Duncan Simpson | Musique Machine
Philosopher and musician David Rothenberg has had a fascinating and singular career. Through his many books and recordings Rothenberg has forged a niche for himself as something of an interspecies musicologist. Beginning with his first book Why Birds Sing: A Journey Into the Mystery of Bird Song he has explored both human and animal relationships to sound and the environment by way of mutual song. This has on several occasions – as it does here on his fourth outing for Gruenrekorder – taken the form of actually playing along with the calls of animals. Nightingale Cities is a sprawling 2CD collection of recordings of Rothenberg and others improvising with those birds in and around Berlin and Helsinki. The release coincides with the publication of a book of the same name.

 

The first disk, recorded in Berlin, features the largest group of improvisers, including the voices of Lembe Lokk and Cymin Samawatie , Korhan Erel on iPad electronics and even an oud played by Wassim Mukdad. For the most part though, and exclusively on the second disk recorded in Helsinki, it’s the clarinet and electronic manipulations of Rothenberg himself, alongside the beautifully recorded calls of the nightingale. Recording with a wild animal makes the notion of rehearsal somewhat redundant, and so what we have here are two collections culled from multiple improvisation sessions, and as you might expect this produces a mixed set of results. Indeed the players seem to be finding their feet on some of the early tracks starting with The Boori Sound and Dreaming Slow where Lokk interjects with the Nightingale in a call and response fashion.

 

Undoubtedly, the sound initially strikes the ear as odd; sparse, with the bird calls allowed centre stage and the other instrumentalists joining and leaving as they see fit. Things begin to come together on the longer pieces that make up the middle of disk 1. O Bulbul, Your Love and The Nightingales are Drunk both feature more varied and active interventions from the ensemble; in particular Korhan Erel’s iPad electronics which scatter distant percussive trills and fragments of pre-recorded acoustic instrumentation across the mix, lending these piece an extra depth that has you forgetting they are being recorded outdoors. The latter composition is subtly layered with recycled phrases from the clarinet and Lokk’s voice. Though the nightingale sounds sober, there’s a blurred, pleasantly inebriated drift to the ensemble’s playing that’s almost dream like; with Rothenberg’s clarinet oozing out several memorable melodic phrases. The album title track is another highlight with Cymin Samawatie on voice, her serpentine Persian lyrics dovetailing (pardon the pun) superbly with Erel’s electronics, which at times are redolent of Akira Rabelais‘ classic Spellewauerynsherde. The disk closes with an amusing incident when the Berlin police show up, no doubt to find out who these odd people are recording with the birds at 1am!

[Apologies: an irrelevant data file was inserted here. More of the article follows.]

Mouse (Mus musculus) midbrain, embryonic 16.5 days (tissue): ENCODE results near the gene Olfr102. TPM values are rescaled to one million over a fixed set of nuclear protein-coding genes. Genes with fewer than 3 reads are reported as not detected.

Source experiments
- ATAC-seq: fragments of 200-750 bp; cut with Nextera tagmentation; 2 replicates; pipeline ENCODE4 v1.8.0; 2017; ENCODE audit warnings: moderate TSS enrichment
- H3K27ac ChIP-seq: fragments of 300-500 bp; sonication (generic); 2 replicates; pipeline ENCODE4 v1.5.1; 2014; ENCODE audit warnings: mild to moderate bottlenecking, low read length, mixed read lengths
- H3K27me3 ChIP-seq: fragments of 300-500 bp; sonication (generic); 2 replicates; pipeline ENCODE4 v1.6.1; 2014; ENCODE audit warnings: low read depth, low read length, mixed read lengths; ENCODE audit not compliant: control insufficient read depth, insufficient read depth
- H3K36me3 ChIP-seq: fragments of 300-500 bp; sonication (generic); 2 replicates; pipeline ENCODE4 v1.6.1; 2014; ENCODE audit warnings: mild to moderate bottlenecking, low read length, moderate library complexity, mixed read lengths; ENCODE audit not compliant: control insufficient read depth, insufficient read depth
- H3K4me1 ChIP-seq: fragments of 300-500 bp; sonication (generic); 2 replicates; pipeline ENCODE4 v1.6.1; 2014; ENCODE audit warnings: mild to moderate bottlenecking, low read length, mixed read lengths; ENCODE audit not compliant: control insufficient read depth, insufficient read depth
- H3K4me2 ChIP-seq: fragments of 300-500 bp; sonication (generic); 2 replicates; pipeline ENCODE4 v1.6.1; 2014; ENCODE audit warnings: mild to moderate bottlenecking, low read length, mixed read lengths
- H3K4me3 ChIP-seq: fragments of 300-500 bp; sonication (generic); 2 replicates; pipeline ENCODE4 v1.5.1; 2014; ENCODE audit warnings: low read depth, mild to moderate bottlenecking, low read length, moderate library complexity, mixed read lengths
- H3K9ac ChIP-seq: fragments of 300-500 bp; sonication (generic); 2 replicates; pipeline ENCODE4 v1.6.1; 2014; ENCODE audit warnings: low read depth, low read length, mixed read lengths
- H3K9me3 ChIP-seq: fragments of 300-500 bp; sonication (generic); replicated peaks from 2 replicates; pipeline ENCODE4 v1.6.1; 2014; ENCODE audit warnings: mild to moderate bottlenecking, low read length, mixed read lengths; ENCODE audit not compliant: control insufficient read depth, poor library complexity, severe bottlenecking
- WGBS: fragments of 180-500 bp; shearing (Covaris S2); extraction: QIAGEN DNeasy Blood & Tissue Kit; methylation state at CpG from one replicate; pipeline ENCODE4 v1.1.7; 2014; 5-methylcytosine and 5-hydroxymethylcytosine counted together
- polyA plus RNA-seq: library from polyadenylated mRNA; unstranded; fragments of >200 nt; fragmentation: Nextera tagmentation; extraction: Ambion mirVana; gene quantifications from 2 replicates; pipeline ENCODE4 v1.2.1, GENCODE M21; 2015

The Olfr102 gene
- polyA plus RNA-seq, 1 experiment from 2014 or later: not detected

The second disk, recorded in Helsinki, features Rothenberg almost entirely solo with a variety of instruments and noise makers including reed warblers and an ancient Norwegian flute called a seljefløyte. Rothenberg muses in the sleeve notes: „Does the bird get this?“. Certainly they should be able to comprehend if they’re able to make something of the composer firing their own calls back to them in reverse or at slow speeds, as he does with the aid of the iPad on Elektro Repeet. All the tracks on the second disk bar the last one were recorded during a single trip to Helsinki in 2016 and thus benefit from a greater degree of consistency in approach compared to the first disk which features recordings made over several years. Rothenberg shifts for each track from one set of instruments to another. From his clarinet to the seljefløyte and from there onto a furulya (a type of recorder), bass clarinet, electronics and the warblers. It’s tempting to hear more synergy between the human and animal parts of this project than are perhaps actually present. Then again jazz and contemporary composition are full of dissonant recordings where one wonders if the players were in the same time-zone, let alone the same room when they recorded it.

 

There’s a surreal, almost whimsical side to this project which has a grown man going outside to play along with the birds. But as you listen to these pieces and the bird calls begin to slide in an out with the players it begin to click and you can imagine that impromptu ensembles of blackbirds, nightingales and humans are indeed striking up a most occult kind of jazz music. Ballad with Nightingale and Mosquitoes adds violin to Rothenberg’s clarinet; the strings intervening as short bursts darting around the calls of nightingale, which actually seems to lead the other two players with constant shifting between tonal and textural sounds. If you focus your attention on the birds you can see why someone might want to attempt a recording of this type. The range and clarity of their calls is extraordinary, going from repetitive chirps to melodic riffs, percussive trills and many sounds difficult to describe. The last track on the album is a departure from what went before. It’s a studio composition using bass guitar to accompany Rothenberg’s computer manipulated recordings of the nightingales. Consequently it lacks all the beautifully naturalistic quality of the previous tracks. It’s a fun listen with the bird calls warped into loops or animated into more easily controlled samples.

 

At nearly two and a half hours of music Nightingale Cities is a sprawling culmination of a project that’s clearly very close to Rothenberg’s heart. There is material, particularly on the first disk, that manages to raise itself above the slightly whimsical premise of the project. However, many of the recordings here fail to hold the attention for those not versed in the complexities of ornithological vocalisation, and with the variety of material, it perhaps could have done with being distilled a bit more into a single disk. As it stands, Nightingale Cities is a record to get lost in, slightly baffled and occasionally come across a real gem of interspecies synergy.
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textura